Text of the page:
For those who have seen films like The Departed, Martin Scorsese’s film about racketeers in Boston and undercover agents (on both sides), a lot of the action will seem familiar. There are visits to Florida, business deals which go sour and end in murders, minor vicious criminals, like one played by Peter Sarsgaard, who is brutally murdered on screen. There is a good cameo by Juno Temple as a young prostitute, sure that she has not yet given any information to the police, but nevertheless to be got rid of.
This couldn’t last. Dissatisfied henchman are prepared to open up to the FBI. A new, straight-down-the-line FBI head, played by Corey Stoll, comes to Boston and targets John Connolly as well as Bulger.
There is a lot of detail in the film, performances, crisp dialogue, action sequences that are worthwhile – but, on the whole, we are observing rather than becoming involved.
Australia, 2015, 95 minutes, Colour.
Voices of: Ryan Kwanten, Robin McLeavey?, Richard Roxburgh, Deborah Mailman, Barry Humphries, Tony Collette, David Wenham, Rufus Sewell, Barry Otto.
Directed by Deane Taylor, Noel Cleary.
It was interesting to realise that Blinky Bill sprang into life as early as 1933. Illustrator of the first book, New Zealand born Dorothy Wall, continued to write Blinky Bill stories into the 1940s. Bill has also had a life on various television series and a feature film in 1992, produced by top animator, Yoram Gross. Nothing like Wikipedia to furnish a few details like the fact that Bill appeared on a stamp in 1985 – and, with the permission of the Wall estate, Blinky Bill is the official mascot of the Republican Movement.
Bill and his family and friends have been stable entertainment for youngsters and his new animation film is designed especially for the littlies. Littlies who have grown up a little may still have fond memories and so enjoy this film as well. And well-meaning parents, especially taking young children to see the film, will probably enjoy it as well.
The animation repeats the illustrations of the earlier times, a recognisable Blinky, his mother and father, his friend Nutsy, all the inhabitants of Greenpatch and more besides.
The children will enjoy the voices, and adults, especially if they recognise the voices as they watch the characters, double enjoyment. Popular star, Ryan Kwanten, voices Bill. And Richard Roxburgh and Deborah Mailman the voices of mum and dad. The large wombat with trousers at half mast is Barry Humphries. The villain of Greenpatch, the goanna Cranklepot is Barry Otto. The principal villain is the feral cat, a British immigrant, Sir Cedric, is voiced by Rufus Sewell. And, as Bill and Nutsy (Robin McLeavey) go to rescue Bill’s Dad, they are accompanied by a very Australian-accented lizard, David Wenham, and, very amusingly, two emus, Cheryl and Beryl, both voiced by Toni Collette as if the two emus were auditioning for roles in Kath and Kim.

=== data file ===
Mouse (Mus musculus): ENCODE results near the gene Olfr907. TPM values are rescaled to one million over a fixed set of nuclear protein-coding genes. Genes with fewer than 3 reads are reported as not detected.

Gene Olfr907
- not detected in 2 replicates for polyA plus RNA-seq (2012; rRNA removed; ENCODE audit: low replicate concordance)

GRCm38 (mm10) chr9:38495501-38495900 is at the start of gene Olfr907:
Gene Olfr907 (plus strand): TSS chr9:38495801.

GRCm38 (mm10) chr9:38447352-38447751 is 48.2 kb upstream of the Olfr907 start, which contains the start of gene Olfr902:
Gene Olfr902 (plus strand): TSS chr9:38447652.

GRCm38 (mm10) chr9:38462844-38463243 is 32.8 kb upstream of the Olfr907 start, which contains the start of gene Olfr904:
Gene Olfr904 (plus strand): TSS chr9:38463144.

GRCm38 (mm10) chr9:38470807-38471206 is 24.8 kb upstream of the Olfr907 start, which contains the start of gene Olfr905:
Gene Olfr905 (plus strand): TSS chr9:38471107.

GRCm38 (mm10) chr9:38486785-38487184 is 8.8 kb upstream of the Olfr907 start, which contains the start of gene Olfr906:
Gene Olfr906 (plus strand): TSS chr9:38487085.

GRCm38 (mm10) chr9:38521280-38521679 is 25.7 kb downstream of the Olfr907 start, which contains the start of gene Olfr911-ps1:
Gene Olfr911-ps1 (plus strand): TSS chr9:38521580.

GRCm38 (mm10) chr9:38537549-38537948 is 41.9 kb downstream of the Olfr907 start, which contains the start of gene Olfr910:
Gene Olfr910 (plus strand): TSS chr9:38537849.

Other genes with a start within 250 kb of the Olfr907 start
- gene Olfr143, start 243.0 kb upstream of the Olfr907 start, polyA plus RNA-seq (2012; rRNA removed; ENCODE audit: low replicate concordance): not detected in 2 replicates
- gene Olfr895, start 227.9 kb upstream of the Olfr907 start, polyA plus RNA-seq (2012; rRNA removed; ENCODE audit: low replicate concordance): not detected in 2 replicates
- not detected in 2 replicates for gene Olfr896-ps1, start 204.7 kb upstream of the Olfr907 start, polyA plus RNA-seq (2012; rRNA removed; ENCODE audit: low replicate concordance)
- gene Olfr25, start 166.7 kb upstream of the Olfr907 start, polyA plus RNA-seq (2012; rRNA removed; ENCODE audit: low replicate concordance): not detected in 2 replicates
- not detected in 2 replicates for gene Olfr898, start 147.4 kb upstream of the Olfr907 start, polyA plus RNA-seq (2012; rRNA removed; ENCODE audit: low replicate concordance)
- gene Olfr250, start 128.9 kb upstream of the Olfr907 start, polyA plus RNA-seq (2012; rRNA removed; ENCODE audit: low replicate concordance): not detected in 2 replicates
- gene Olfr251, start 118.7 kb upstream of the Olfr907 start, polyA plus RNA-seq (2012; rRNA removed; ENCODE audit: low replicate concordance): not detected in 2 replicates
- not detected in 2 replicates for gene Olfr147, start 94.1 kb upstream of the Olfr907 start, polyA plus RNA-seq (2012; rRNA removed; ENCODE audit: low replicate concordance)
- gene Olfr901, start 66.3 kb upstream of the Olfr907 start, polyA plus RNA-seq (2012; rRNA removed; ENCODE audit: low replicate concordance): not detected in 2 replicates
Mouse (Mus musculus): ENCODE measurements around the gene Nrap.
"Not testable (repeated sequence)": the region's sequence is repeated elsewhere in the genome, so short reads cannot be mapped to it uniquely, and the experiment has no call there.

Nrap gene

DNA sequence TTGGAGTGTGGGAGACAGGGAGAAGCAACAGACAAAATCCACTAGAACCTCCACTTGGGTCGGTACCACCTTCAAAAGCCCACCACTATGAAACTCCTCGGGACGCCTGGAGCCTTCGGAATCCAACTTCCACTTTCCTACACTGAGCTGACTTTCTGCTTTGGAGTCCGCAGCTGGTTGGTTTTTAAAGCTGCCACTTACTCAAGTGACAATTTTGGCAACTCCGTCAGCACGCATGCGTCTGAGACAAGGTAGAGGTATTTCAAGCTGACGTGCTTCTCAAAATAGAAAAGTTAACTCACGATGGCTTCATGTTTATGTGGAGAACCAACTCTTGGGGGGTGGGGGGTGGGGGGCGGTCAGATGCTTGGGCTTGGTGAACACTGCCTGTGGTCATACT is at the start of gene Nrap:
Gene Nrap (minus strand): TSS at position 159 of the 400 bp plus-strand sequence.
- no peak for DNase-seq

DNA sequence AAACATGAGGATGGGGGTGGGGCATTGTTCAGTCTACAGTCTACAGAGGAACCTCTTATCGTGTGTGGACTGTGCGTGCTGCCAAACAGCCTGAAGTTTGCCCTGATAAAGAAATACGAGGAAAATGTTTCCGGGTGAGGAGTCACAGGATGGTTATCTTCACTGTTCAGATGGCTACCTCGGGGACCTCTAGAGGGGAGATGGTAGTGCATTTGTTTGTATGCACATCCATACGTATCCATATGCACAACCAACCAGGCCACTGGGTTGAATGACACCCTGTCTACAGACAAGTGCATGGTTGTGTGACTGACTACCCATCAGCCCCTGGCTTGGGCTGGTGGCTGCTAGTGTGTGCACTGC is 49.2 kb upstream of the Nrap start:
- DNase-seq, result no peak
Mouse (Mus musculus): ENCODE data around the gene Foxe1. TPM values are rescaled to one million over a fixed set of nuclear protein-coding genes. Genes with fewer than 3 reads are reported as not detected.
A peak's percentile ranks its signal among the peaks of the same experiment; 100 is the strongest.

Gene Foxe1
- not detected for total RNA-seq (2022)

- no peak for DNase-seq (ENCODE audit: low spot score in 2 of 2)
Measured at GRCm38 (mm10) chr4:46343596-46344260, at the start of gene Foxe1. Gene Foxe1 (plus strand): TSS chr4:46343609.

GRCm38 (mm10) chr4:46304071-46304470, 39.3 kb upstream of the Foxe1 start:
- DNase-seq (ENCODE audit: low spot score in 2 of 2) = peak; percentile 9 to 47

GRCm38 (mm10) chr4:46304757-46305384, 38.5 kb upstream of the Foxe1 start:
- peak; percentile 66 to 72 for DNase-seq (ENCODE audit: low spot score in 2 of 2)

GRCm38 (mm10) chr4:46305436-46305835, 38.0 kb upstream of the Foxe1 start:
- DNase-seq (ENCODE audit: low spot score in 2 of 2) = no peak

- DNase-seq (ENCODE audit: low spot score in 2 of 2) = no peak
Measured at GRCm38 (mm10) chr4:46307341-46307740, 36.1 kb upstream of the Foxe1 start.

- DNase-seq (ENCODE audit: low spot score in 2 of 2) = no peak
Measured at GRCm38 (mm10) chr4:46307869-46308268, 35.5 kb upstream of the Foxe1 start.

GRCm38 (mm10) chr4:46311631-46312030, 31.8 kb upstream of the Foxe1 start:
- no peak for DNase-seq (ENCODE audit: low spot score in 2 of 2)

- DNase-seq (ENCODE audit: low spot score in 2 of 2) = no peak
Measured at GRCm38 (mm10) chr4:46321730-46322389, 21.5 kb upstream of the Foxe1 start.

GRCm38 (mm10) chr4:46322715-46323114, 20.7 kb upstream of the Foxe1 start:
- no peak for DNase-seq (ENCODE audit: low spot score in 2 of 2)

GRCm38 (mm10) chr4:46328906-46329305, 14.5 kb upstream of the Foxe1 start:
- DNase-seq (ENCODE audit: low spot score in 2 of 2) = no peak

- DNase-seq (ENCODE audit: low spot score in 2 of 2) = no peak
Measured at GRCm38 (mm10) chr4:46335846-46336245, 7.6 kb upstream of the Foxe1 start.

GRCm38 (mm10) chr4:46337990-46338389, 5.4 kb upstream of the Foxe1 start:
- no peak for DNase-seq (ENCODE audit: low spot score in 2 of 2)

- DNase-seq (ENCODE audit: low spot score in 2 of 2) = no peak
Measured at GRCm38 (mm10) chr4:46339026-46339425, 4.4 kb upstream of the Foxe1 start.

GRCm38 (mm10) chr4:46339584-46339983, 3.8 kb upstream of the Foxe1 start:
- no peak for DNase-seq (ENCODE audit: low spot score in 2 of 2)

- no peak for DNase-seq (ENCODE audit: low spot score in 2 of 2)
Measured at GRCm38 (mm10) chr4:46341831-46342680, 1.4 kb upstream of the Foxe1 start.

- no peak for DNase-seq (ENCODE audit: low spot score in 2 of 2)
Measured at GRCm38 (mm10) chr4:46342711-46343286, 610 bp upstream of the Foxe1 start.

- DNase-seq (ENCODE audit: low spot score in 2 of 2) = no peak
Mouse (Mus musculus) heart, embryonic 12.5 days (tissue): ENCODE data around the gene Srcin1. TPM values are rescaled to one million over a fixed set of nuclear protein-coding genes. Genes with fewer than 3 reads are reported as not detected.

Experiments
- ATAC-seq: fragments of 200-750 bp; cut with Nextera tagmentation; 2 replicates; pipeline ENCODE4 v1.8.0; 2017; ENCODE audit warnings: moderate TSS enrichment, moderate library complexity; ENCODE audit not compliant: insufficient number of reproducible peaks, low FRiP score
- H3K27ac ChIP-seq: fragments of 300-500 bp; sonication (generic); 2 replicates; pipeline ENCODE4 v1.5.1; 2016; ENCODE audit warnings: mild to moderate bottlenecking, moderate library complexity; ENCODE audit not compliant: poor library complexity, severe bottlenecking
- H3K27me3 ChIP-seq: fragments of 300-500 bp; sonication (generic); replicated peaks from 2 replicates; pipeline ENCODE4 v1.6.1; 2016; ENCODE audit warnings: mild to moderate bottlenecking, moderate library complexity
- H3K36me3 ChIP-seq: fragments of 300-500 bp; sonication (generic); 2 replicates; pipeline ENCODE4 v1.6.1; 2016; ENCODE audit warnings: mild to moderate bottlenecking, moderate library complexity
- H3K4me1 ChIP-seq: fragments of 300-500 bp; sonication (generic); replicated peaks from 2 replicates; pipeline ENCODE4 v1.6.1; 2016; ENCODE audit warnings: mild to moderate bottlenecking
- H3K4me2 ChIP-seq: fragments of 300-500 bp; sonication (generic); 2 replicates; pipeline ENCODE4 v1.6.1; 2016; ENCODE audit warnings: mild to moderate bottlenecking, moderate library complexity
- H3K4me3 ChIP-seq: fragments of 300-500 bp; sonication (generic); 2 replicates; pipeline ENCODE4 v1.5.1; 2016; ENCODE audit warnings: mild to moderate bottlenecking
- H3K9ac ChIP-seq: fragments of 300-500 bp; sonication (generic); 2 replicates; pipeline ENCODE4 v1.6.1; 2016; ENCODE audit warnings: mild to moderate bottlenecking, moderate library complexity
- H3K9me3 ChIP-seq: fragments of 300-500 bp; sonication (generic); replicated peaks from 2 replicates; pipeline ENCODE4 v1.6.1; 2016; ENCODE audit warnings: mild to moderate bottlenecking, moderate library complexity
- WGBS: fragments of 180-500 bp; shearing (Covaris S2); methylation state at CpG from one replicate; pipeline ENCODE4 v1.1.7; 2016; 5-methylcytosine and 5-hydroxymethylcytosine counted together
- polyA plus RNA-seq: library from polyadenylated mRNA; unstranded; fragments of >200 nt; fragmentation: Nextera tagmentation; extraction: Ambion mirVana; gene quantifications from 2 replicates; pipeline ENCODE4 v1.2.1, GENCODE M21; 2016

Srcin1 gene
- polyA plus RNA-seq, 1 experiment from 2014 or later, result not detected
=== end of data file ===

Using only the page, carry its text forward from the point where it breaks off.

There is an open cricket match with two kookaburras commenting, one sounding like Richie Benaud (and the sequence is dedicated to him in the least cricketer, Phillip Hughes). All live happily in Greenpatch, but then decides to go on a quest and doesn’t return for a year, with Cranklepot taking over, so that Bill decides to go to find his Dad. He discovers roads, trucks, advertisements for tea which he thinks thinking that they are real. Defines a supermarket, aisles, sweets… And fights with Sir Cedric. Finds a caged koala, Nazi who accompanies him through the desert, encountering dangers, giant crocodiles, he is finally trapped in the zoo where, of course, he finds his Dad. Mum is in pursuit with Wombo and Cheryl and Beryl.
It Is a blend of adventures, not too scary, even with the evil cat, lots of very Australian comic touches, a little bit of romance, and a happy ending.
Blinky Bill still lives.
BRIDGE OF SPIES
US, 2015, 135 minutes, Colour.
Tom Hanks, Mark Rylance, Amy Ryan, Alan Alda, Peter Mc Robbie, Austin Stowell, Jesse Plemons, Sebastien Koch.
Directed by Steven Spielberg.
Here is a film that will satisfy an audience looking for intelligent and interesting entertainment. It takes us back to the late 1950s, the period of the Cold War, the tensions between the United States and the Soviet Union.
It has been directed by Steven Spielberg. 2015 sees the 40th anniversary of his classic, Jaws. While Spielberg is universally remembered for the broadly popular films like the Indiana Jones series, ET, Jurassic Park, he won an Oscar in 1993 for his very serious film, Schindler’s List. Since then he has made a number of dramas for adult audiences including Saving Private Ryan and, more recently, Lincoln.
Many of his films have a distinctly patriotic American tone as does Bridge of Spies. But it is not jingoistic. Rather, there is a deep humanism and respect underlying Spielberg’s films. And, in this film, he is aided by the presence of Tom Hanks who over the years has become something of an icon of an American character who is motivated by a sense of decency.
The film sets its scene by the introduction of a spy, Abel, played with car calm self-possession by British actor, Mark Rylance. He is a loner, a loyal Russian, a painter, adept at eluding followers, shrewd in his way of communicating messages – but the FBI are aware of him and take him in. While the American authorities and public opinion want him condemned, even executed, they think that there should be a show of American justice and Jim Donovan, Hanks, an insurance lawyer who had been present at the Nuremburg prosecutions, is the person to defend him.
When Jim Donovan meets Abel, he offers him a proper defence, discusses the situation, suggests to listeners, and to his upset family, that Abel is not a traitor but a loyal soldier to his cause. Nevertheless, the presiding judge does not see it that way and, very quickly, Abel is found guilty.